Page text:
The Ted Erison laboratory for monitoring airborne allergens was closed at the end of May 2016. The laboratory was established in the Tel Aviv University Botanical Garden by the garden’s former director, Prof. Yoav Waisel.

It was opened 25 years ago thanks to a generous contribution from the Arison family foundation. Until its last day the lab was directed by Prof. Amram Eshel (also a former director of the Botanical Garden) and was operated by Mrs Valentina Epstein.    

The lab was part of a European monitoring program for airborne allergens, and was almost the only such lab in the Middle East (except for one in Riyadh, Saudi Arabia).

It operated two monitoring stations, in Tel-Aviv and in Jerusalem, all year round. Each station had a Burkhard air particle sampler which was serviced weekly by our staff. The collected data were analyzed microscopically in order to identify and quantify the amounts of allergenic pollen and spores. These data served as a basis for the monthly reports on air pollution by airborne plant and fungal allergens. This was a service to the Israeli community of physicians and to patients who suffer from such allergies. Research on native plants was conducted by Prof. Yoav Waisel, his students and allergists. New allergenic plants, such as Pistacia species, were identified. The laboratory published monthly forecasts of allergenic plant blooms. These helped the physicians and their patients to take precautionary measures for known allergies.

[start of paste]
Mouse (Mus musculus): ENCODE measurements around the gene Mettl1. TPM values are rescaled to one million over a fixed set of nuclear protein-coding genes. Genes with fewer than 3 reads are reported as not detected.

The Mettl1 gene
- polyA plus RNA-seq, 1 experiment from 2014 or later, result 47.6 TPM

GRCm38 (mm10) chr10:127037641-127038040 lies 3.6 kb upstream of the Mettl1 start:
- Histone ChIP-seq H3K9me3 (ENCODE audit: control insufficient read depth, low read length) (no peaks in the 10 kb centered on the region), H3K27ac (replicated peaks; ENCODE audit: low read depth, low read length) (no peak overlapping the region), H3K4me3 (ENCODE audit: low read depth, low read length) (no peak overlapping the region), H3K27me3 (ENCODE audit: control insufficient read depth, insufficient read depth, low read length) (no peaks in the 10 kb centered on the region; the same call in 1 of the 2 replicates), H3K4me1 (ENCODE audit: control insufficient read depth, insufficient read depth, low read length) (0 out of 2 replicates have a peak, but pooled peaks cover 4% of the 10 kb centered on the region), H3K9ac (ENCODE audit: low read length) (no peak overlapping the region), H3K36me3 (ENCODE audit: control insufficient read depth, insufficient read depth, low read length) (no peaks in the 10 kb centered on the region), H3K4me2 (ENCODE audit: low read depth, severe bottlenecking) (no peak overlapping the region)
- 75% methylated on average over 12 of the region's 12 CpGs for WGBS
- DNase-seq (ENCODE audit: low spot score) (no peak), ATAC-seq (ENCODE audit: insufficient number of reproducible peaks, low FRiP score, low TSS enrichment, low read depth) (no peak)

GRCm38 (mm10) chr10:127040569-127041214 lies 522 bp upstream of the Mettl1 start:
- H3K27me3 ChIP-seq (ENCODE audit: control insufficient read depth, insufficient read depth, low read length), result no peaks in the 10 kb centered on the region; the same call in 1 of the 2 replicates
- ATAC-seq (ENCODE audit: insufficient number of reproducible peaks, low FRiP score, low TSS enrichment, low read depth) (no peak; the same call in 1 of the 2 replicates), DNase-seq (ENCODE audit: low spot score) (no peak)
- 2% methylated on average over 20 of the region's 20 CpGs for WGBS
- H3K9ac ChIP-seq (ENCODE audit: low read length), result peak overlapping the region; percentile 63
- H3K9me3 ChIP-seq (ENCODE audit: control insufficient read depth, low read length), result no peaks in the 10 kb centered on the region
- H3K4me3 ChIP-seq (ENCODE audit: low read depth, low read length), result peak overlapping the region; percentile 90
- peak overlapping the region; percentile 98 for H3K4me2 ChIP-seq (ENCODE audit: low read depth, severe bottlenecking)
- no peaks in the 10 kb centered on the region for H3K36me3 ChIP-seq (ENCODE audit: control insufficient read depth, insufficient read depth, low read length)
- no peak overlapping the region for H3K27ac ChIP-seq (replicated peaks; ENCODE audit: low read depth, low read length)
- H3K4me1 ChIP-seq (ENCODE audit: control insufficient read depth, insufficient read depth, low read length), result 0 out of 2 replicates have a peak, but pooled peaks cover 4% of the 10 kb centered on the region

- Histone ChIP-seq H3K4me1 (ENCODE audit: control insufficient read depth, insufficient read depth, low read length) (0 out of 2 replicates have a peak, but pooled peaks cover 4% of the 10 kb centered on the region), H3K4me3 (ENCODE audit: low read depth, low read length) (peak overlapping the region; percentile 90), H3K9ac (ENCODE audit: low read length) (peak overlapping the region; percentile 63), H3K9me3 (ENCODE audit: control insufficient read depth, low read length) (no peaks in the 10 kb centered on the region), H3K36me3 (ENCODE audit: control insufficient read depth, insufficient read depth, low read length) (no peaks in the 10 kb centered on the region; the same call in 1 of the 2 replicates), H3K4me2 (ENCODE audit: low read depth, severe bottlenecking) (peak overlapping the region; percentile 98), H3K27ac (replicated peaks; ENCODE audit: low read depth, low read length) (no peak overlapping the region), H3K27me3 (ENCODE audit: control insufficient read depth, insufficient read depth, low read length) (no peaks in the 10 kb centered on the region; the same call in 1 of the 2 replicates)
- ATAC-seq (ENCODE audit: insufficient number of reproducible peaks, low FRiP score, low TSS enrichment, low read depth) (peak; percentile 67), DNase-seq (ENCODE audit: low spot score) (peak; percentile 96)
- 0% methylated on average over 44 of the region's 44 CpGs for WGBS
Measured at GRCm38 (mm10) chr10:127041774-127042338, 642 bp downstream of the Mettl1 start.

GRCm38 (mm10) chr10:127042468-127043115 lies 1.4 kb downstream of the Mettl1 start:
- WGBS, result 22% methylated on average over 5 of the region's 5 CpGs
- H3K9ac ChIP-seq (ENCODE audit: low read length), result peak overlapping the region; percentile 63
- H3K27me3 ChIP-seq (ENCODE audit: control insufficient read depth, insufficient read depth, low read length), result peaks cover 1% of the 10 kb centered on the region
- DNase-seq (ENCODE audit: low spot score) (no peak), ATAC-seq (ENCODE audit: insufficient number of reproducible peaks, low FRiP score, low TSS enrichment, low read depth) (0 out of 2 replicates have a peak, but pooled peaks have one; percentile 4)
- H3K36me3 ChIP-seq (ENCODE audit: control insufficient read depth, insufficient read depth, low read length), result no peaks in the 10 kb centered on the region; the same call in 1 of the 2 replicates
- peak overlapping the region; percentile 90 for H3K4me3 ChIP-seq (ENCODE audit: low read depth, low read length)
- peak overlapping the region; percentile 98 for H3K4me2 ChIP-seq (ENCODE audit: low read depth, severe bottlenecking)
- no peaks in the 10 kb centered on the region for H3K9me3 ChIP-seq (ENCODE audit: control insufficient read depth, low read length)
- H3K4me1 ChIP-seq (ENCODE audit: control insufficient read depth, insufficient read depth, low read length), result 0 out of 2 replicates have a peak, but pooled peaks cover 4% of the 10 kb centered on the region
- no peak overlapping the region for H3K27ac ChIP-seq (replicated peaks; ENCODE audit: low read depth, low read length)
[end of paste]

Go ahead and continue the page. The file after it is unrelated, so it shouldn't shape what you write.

These forecasts and monitoring reports were published monthly as a free service to the Israeli public in the website of the Ministry of Environmental Protection, which financed the lab operations until recently.

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